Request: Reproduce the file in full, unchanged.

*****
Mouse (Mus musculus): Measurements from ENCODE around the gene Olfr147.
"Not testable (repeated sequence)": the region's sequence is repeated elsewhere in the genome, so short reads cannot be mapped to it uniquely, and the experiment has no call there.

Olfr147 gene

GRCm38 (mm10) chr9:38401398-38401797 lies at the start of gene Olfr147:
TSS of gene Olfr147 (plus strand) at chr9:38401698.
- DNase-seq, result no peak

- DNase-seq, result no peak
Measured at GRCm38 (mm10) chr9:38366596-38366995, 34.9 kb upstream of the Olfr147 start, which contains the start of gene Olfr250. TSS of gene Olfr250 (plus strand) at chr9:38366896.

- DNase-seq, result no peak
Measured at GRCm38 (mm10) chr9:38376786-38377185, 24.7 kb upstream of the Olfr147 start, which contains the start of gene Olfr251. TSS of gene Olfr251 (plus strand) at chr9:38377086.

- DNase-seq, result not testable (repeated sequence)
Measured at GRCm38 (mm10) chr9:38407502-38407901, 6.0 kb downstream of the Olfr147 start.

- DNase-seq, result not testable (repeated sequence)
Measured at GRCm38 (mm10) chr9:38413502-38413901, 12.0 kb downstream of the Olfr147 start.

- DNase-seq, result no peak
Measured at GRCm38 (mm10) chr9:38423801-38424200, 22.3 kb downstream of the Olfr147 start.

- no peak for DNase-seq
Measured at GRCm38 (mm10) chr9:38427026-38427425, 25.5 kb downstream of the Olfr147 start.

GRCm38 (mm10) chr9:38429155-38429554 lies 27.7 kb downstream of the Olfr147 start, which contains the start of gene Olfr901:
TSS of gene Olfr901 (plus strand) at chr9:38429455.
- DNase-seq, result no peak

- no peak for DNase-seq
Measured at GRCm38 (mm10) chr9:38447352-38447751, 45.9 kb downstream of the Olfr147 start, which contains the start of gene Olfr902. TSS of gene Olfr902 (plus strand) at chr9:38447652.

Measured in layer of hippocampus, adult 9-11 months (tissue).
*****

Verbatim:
Mouse (Mus musculus): Measurements from ENCODE around the gene Olfr147.
"Not testable (repeated sequence)": the region's sequence is repeated elsewhere in the genome, so short reads cannot be mapped to it uniquely, and the experiment has no call there.

Olfr147 gene

GRCm38 (mm10) chr9:38401398-38401797 lies at the start of gene Olfr147:
TSS of gene Olfr147 (plus strand) at chr9:38401698.
- DNase-seq, result no peak

- DNase-seq, result no peak
Measured at GRCm38 (mm10) chr9:38366596-38366995, 34.9 kb upstream of the Olfr147 start, which contains the start of gene Olfr250. TSS of gene Olfr250 (plus strand) at chr9:38366896.

- DNase-seq, result no peak
Measured at GRCm38 (mm10) chr9:38376786-38377185, 24.7 kb upstream of the Olfr147 start, which contains the start of gene Olfr251. TSS of gene Olfr251 (plus strand) at chr9:38377086.

- DNase-seq, result not testable (repeated sequence)
Measured at GRCm38 (mm10) chr9:38407502-38407901, 6.0 kb downstream of the Olfr147 start.

- DNase-seq, result not testable (repeated sequence)
Measured at GRCm38 (mm10) chr9:38413502-38413901, 12.0 kb downstream of the Olfr147 start.

- DNase-seq, result no peak
Measured at GRCm38 (mm10) chr9:38423801-38424200, 22.3 kb downstream of the Olfr147 start.

- no peak for DNase-seq
Measured at GRCm38 (mm10) chr9:38427026-38427425, 25.5 kb downstream of the Olfr147 start.

GRCm38 (mm10) chr9:38429155-38429554 lies 27.7 kb downstream of the Olfr147 start, which contains the start of gene Olfr901:
TSS of gene Olfr901 (plus strand) at chr9:38429455.
- DNase-seq, result no peak

- no peak for DNase-seq
Measured at GRCm38 (mm10) chr9:38447352-38447751, 45.9 kb downstream of the Olfr147 start, which contains the start of gene Olfr902. TSS of gene Olfr902 (plus strand) at chr9:38447652.

Measured in layer of hippocampus, adult 9-11 months (tissue).